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This page collects common usage pattern on how to use Kafka Streams Processor API or DSL.

Feel free to add your own code snippets and/or improve existing examples.

 

How to compute an (windowed) average?

Kafka Streams DSL aggregation natively support so-called "incremental" or "cumulative" aggregation functions (cf, https://en.wikipedia.org/wiki/Associative_property – also called "distributive functions" by Jim Gray in "Data Cube: A Relational Aggregation Operator Generalizing Group-By, Cross-Tab, and Sub-Totals") like count, sum, min, max. However, average function (a so-called "algebraic" function, cf. "Data Cube: A Relational Aggregation Operator Generalizing Group-By, Cross-Tab, and Sub-Totals") cannot be computed like this, but it can be composed of distributive functions, namely count and sum. Thus, it can be implemented in a two step approach:

Non-Windowed Average
class Tuple2<T1, T2> {
  public T1 value1;
  public T2 value2;
 
  Tuple2(T1 v1, T2 v2) {
    value1 = v1;
    value2 = v2;
  }
}

final KStreamBuilder builder = new KStreamBuilder();
 
// first step: compute count and sum in a single aggregation step and emit 2-tuples <count,sum> as aggregation result values
final KTable<String,Tuple2<Long,Long>> countAndSum = builder.stream("someInputTopic")
                                                            .groupByKey()
                                                            .aggregate(
                                                                new Initializer<Tuple2<Long, Long>>() {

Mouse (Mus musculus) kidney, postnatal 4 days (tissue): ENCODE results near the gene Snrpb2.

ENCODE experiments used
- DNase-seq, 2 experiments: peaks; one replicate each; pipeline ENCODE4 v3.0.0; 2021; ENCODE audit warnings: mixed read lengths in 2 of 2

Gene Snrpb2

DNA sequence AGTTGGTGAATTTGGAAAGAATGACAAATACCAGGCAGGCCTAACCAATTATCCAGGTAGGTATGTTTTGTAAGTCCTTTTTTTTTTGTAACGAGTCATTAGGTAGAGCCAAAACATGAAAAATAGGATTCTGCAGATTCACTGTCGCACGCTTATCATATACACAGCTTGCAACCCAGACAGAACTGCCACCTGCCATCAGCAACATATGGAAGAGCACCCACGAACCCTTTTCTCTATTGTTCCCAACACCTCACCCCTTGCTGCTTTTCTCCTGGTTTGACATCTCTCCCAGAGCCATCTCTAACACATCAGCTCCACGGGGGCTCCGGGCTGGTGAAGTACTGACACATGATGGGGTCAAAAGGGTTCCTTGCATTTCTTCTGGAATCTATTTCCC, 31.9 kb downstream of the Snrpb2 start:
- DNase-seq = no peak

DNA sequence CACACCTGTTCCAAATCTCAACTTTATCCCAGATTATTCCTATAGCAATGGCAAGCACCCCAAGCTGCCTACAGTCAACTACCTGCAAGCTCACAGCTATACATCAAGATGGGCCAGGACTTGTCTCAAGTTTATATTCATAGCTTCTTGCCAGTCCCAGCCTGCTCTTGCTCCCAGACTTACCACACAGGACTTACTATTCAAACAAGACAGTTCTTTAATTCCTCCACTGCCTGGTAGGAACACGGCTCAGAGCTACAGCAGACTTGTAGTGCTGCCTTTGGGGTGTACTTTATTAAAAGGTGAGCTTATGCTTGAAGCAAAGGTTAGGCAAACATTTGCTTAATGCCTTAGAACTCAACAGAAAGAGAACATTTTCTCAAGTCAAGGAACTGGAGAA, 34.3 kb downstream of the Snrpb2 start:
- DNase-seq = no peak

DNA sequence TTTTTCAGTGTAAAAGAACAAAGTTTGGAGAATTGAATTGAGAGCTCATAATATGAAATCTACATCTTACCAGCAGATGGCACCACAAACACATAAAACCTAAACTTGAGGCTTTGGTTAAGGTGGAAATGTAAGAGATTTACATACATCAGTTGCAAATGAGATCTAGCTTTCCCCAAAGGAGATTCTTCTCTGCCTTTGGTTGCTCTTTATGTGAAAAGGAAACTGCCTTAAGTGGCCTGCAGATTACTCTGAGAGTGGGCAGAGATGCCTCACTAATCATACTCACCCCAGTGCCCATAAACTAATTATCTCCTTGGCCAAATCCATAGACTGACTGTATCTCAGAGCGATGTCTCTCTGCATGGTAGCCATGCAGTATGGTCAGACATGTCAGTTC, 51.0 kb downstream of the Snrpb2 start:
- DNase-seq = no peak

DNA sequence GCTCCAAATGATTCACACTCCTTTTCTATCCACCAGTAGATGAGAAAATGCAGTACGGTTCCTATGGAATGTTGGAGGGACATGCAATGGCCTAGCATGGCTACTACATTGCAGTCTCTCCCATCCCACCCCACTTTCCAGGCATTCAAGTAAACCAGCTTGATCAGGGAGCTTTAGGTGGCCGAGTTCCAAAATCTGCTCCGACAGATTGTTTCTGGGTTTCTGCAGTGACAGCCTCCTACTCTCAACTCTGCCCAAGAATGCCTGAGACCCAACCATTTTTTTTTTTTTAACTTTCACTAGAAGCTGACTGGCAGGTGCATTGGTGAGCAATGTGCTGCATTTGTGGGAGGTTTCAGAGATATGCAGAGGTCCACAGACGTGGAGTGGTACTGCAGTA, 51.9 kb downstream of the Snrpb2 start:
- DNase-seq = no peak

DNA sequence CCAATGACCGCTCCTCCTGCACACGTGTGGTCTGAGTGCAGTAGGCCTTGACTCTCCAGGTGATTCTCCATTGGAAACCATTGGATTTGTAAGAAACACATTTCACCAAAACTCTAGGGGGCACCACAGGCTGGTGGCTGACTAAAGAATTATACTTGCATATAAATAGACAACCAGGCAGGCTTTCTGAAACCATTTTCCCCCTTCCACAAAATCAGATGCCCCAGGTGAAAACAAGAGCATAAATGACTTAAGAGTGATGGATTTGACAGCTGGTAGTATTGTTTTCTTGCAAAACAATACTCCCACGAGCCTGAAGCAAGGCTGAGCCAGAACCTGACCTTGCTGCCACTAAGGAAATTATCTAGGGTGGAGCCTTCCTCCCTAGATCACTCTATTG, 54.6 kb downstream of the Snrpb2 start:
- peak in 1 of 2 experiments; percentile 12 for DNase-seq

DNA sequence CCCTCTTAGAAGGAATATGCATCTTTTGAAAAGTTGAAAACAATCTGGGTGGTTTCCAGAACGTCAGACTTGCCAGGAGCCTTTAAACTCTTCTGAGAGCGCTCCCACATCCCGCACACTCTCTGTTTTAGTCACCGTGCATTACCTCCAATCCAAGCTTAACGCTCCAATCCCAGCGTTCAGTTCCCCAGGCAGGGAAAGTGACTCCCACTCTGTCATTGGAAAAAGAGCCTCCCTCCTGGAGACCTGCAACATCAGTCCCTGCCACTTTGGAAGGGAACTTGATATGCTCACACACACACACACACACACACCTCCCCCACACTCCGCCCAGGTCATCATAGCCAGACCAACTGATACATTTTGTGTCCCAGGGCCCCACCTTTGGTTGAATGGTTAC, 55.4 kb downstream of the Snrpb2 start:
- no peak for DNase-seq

@Override
                                                                    public Tuple2<Long, Long> apply() {
                                                                        return new Tuple2<>(0L, 0L);
                                                                    }
                                                                },
                                                                new Aggregator<String, String, Tuple2<Long, Long>>() {
                                                                    @Override
                                                                    public Tuple2<Long, Long> apply(final String key, final Long value, final Tuple2<Long, Long> aggregate) {
                                                                            ++aggregate.value1;
                                                                            aggregate.value2 += value;
                                                                            return aggregate;
                                                                    }
                                                                },
                                                                new Tuple2Serde()); // omitted for brevity
 
// second step: compute average for each 2-tuple
final KTable<String,Double> average = countAndSum.mapValues(
                                                     new ValueMapper<Tuple2<Long, Long>, Double>() {
                                                         @Override
                                                         public Double apply(Tuple2<Long, Long> value) {
                                                             return value.value2 / (double) value.value1;
                                                         }
                                                     });

This pattern can also be applied to compute a windowed average or to compose other algebraic functions.